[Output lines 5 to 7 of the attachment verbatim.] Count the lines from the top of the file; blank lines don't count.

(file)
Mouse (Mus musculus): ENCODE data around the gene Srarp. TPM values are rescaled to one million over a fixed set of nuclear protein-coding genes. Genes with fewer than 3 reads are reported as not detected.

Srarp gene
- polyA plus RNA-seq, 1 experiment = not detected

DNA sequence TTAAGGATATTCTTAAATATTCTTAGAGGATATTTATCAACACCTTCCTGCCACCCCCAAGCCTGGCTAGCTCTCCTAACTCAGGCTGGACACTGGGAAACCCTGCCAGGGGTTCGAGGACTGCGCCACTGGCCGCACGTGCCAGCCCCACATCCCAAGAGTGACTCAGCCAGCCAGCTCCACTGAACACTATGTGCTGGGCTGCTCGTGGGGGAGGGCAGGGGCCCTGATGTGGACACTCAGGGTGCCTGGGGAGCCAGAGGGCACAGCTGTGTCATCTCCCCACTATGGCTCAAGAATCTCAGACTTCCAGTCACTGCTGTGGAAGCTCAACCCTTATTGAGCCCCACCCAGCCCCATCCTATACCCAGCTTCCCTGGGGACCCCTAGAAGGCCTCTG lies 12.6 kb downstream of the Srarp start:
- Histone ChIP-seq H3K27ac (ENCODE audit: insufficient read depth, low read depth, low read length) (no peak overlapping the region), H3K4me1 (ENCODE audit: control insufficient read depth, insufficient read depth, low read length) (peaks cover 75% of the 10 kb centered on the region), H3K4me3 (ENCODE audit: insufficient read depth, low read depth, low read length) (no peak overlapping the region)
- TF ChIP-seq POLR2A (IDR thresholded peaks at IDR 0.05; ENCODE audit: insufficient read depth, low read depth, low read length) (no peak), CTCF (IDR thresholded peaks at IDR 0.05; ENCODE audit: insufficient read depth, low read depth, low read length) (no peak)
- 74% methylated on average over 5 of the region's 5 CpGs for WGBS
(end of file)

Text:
- Histone ChIP-seq H3K27ac (ENCODE audit: insufficient read depth, low read depth, low read length) (no peak overlapping the region), H3K4me1 (ENCODE audit: control insufficient read depth, insufficient read depth, low read length) (peaks cover 75% of the 10 kb centered on the region), H3K4me3 (ENCODE audit: insufficient read depth, low read depth, low read length) (no peak overlapping the region)
- TF ChIP-seq POLR2A (IDR thresholded peaks at IDR 0.05; ENCODE audit: insufficient read depth, low read depth, low read length) (no peak), CTCF (IDR thresholded peaks at IDR 0.05; ENCODE audit: insufficient read depth, low read depth, low read length) (no peak)
- 74% methylated on average over 5 of the region's 5 CpGs for WGBS